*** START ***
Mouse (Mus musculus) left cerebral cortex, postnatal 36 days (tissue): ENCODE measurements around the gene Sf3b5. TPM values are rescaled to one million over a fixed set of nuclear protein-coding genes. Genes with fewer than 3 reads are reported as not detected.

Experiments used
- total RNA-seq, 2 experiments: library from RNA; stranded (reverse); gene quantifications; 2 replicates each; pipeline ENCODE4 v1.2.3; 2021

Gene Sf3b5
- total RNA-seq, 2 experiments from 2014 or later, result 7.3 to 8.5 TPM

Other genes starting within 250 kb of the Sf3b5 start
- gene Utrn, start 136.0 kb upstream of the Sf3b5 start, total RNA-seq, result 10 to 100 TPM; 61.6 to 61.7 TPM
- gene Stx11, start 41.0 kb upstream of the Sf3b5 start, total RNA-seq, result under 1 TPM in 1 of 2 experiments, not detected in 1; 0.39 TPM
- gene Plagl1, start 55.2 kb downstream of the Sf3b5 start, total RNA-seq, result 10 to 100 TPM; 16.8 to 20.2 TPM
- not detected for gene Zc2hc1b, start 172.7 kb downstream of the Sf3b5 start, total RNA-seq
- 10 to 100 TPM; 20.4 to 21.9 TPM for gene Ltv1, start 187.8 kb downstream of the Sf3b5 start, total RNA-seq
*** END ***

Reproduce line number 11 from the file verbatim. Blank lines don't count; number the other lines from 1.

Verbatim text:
- 10 to 100 TPM; 20.4 to 21.9 TPM for gene Ltv1, start 187.8 kb downstream of the Sf3b5 start, total RNA-seq